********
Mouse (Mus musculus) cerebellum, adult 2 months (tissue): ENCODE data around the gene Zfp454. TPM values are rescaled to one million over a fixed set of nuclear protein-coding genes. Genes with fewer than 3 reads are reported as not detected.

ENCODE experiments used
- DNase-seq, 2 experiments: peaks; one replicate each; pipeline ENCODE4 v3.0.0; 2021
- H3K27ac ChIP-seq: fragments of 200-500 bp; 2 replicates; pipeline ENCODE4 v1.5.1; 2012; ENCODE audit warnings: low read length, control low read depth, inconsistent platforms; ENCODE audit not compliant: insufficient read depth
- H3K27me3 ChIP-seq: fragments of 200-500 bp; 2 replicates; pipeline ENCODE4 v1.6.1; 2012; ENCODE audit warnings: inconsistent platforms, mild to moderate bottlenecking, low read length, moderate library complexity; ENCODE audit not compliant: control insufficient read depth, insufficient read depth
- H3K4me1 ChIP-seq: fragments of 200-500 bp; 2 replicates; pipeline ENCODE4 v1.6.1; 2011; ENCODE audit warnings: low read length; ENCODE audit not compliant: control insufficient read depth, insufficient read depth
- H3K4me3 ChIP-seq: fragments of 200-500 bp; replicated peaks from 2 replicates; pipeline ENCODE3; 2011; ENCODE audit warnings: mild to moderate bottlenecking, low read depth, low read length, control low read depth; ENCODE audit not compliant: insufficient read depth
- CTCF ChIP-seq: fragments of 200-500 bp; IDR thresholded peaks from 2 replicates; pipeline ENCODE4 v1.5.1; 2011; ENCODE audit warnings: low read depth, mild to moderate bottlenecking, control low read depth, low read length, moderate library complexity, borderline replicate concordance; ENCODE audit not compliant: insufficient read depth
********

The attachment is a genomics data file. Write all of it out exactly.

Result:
Mouse (Mus musculus) cerebellum, adult 2 months (tissue): ENCODE data around the gene Zfp454. TPM values are rescaled to one million over a fixed set of nuclear protein-coding genes. Genes with fewer than 3 reads are reported as not detected.

ENCODE experiments used
- DNase-seq, 2 experiments: peaks; one replicate each; pipeline ENCODE4 v3.0.0; 2021
- H3K27ac ChIP-seq: fragments of 200-500 bp; 2 replicates; pipeline ENCODE4 v1.5.1; 2012; ENCODE audit warnings: low read length, control low read depth, inconsistent platforms; ENCODE audit not compliant: insufficient read depth
- H3K27me3 ChIP-seq: fragments of 200-500 bp; 2 replicates; pipeline ENCODE4 v1.6.1; 2012; ENCODE audit warnings: inconsistent platforms, mild to moderate bottlenecking, low read length, moderate library complexity; ENCODE audit not compliant: control insufficient read depth, insufficient read depth
- H3K4me1 ChIP-seq: fragments of 200-500 bp; 2 replicates; pipeline ENCODE4 v1.6.1; 2011; ENCODE audit warnings: low read length; ENCODE audit not compliant: control insufficient read depth, insufficient read depth
- H3K4me3 ChIP-seq: fragments of 200-500 bp; replicated peaks from 2 replicates; pipeline ENCODE3; 2011; ENCODE audit warnings: mild to moderate bottlenecking, low read depth, low read length, control low read depth; ENCODE audit not compliant: insufficient read depth
- CTCF ChIP-seq: fragments of 200-500 bp; IDR thresholded peaks from 2 replicates; pipeline ENCODE4 v1.5.1; 2011; ENCODE audit warnings: low read depth, mild to moderate bottlenecking, control low read depth, low read length, moderate library complexity, borderline replicate concordance; ENCODE audit not compliant: insufficient read depth